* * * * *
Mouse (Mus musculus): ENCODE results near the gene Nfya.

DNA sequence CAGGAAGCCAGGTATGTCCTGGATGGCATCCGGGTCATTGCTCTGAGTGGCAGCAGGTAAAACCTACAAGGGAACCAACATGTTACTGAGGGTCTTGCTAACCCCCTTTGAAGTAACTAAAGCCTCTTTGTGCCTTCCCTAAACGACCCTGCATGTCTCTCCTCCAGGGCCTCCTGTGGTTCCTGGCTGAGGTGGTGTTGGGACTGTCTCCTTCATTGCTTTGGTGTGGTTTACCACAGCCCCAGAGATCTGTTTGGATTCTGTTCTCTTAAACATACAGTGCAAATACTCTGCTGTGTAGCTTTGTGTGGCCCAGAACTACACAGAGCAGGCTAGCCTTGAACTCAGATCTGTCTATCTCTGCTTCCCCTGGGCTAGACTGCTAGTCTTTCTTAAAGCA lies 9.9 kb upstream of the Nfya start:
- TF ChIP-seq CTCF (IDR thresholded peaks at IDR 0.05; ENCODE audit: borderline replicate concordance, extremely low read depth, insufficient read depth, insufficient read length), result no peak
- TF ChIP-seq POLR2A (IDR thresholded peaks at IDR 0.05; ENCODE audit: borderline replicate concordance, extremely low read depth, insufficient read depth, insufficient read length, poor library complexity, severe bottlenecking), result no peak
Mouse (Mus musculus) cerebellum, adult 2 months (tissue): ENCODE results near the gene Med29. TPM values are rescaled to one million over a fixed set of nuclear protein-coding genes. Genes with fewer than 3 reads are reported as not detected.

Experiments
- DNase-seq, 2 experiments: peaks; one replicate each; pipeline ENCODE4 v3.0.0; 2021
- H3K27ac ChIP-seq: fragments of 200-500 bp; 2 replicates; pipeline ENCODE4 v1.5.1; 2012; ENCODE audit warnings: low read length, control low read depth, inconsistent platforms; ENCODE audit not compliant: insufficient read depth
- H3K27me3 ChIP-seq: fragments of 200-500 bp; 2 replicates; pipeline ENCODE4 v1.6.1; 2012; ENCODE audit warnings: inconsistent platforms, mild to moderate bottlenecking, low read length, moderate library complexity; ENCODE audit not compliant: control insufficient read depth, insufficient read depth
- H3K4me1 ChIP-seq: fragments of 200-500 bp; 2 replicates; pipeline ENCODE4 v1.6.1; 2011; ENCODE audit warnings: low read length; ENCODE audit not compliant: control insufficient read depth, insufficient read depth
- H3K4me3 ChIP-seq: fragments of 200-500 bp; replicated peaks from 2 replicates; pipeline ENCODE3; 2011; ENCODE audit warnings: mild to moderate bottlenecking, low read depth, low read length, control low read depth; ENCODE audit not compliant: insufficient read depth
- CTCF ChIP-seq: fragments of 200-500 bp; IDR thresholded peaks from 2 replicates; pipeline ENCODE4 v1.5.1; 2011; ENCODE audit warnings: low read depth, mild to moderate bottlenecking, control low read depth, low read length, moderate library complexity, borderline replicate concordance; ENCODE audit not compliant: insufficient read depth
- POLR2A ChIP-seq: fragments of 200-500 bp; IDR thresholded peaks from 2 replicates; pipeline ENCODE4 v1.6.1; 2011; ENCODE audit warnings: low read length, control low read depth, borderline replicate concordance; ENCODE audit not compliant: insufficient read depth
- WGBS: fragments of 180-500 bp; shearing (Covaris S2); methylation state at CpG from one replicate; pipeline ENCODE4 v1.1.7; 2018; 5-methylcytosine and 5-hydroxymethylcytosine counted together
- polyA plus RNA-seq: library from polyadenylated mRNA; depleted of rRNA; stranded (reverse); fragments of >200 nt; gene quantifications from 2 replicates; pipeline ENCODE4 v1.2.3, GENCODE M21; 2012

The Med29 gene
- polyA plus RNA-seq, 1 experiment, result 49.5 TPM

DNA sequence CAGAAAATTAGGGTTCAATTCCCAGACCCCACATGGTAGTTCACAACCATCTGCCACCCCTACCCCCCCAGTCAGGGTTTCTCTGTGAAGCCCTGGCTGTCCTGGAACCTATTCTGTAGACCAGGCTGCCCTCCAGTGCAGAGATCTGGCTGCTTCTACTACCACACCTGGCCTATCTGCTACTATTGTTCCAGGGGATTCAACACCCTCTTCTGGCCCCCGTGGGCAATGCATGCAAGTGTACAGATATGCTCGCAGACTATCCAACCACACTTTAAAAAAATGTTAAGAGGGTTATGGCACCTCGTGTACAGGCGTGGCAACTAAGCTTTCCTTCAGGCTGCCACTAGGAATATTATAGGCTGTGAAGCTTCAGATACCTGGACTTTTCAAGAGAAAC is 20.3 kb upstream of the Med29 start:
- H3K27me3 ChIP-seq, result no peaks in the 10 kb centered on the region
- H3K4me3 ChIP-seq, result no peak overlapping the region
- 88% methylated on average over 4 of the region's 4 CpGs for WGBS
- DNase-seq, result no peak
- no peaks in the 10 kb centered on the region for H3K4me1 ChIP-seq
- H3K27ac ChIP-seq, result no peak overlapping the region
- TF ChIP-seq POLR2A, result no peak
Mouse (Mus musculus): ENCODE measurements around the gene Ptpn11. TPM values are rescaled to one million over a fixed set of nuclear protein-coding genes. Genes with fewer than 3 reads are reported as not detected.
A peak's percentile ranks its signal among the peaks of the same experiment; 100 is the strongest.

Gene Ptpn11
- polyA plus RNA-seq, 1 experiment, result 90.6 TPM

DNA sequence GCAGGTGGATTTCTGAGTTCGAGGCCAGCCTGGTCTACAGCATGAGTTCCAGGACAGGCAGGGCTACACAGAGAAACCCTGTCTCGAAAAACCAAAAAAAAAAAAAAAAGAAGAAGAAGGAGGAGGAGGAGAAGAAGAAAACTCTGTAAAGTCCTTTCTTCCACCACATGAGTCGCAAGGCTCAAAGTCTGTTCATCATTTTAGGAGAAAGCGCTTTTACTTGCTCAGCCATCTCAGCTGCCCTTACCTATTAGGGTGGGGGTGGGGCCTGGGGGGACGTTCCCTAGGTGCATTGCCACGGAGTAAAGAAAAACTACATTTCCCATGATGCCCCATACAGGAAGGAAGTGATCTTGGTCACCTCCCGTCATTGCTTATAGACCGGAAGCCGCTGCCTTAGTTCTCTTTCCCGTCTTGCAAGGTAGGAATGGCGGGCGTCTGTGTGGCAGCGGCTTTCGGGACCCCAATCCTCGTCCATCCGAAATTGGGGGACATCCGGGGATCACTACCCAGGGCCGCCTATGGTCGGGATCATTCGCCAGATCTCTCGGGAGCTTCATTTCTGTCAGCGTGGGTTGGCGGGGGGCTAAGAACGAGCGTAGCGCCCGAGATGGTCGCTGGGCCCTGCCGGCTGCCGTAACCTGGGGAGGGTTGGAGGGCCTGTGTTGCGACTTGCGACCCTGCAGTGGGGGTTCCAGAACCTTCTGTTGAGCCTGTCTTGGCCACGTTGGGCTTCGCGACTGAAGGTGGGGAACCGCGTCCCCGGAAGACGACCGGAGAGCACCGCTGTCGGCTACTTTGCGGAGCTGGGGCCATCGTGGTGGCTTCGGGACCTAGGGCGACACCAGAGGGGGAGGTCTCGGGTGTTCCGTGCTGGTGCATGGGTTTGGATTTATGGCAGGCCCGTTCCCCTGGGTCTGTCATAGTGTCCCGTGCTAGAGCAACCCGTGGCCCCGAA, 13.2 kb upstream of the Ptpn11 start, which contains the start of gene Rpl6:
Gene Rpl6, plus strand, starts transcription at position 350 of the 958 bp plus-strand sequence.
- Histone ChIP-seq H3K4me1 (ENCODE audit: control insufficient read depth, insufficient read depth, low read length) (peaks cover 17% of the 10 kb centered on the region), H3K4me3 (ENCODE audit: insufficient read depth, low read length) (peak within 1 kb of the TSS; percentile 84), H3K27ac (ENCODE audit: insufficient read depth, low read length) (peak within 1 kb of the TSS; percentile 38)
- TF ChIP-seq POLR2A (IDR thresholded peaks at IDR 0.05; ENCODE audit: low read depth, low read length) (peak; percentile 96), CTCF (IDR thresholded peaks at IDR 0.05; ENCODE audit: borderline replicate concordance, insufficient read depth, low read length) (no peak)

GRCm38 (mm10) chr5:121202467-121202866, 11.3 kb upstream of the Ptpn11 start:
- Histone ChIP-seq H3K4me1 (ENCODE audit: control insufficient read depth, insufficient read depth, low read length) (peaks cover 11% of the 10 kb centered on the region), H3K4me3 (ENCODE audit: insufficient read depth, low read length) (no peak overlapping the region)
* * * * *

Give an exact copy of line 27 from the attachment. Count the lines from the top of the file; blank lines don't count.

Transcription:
A peak's percentile ranks its signal among the peaks of the same experiment; 100 is the strongest.